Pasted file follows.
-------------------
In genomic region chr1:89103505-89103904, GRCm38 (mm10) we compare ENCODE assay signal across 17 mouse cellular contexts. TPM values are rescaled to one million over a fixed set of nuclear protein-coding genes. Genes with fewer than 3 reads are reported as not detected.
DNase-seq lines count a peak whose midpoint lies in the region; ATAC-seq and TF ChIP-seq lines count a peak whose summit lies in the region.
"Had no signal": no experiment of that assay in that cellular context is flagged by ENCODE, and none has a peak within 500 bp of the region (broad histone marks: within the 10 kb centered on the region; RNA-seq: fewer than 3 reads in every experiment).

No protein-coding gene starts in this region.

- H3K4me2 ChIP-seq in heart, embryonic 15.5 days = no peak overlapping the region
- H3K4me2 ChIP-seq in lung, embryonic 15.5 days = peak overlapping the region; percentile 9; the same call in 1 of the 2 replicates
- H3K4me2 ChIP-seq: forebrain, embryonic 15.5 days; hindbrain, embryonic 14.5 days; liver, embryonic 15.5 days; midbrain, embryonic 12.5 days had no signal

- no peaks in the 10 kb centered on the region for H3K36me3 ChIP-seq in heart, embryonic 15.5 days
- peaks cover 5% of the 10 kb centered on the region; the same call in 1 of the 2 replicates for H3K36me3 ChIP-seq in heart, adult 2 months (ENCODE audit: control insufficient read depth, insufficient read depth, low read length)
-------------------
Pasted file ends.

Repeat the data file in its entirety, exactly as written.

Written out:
In genomic region chr1:89103505-89103904, GRCm38 (mm10) we compare ENCODE assay signal across 17 mouse cellular contexts. TPM values are rescaled to one million over a fixed set of nuclear protein-coding genes. Genes with fewer than 3 reads are reported as not detected.
DNase-seq lines count a peak whose midpoint lies in the region; ATAC-seq and TF ChIP-seq lines count a peak whose summit lies in the region.
"Had no signal": no experiment of that assay in that cellular context is flagged by ENCODE, and none has a peak within 500 bp of the region (broad histone marks: within the 10 kb centered on the region; RNA-seq: fewer than 3 reads in every experiment).

No protein-coding gene starts in this region.

- H3K4me2 ChIP-seq in heart, embryonic 15.5 days = no peak overlapping the region
- H3K4me2 ChIP-seq in lung, embryonic 15.5 days = peak overlapping the region; percentile 9; the same call in 1 of the 2 replicates
- H3K4me2 ChIP-seq: forebrain, embryonic 15.5 days; hindbrain, embryonic 14.5 days; liver, embryonic 15.5 days; midbrain, embryonic 12.5 days had no signal

- no peaks in the 10 kb centered on the region for H3K36me3 ChIP-seq in heart, embryonic 15.5 days
- peaks cover 5% of the 10 kb centered on the region; the same call in 1 of the 2 replicates for H3K36me3 ChIP-seq in heart, adult 2 months (ENCODE audit: control insufficient read depth, insufficient read depth, low read length)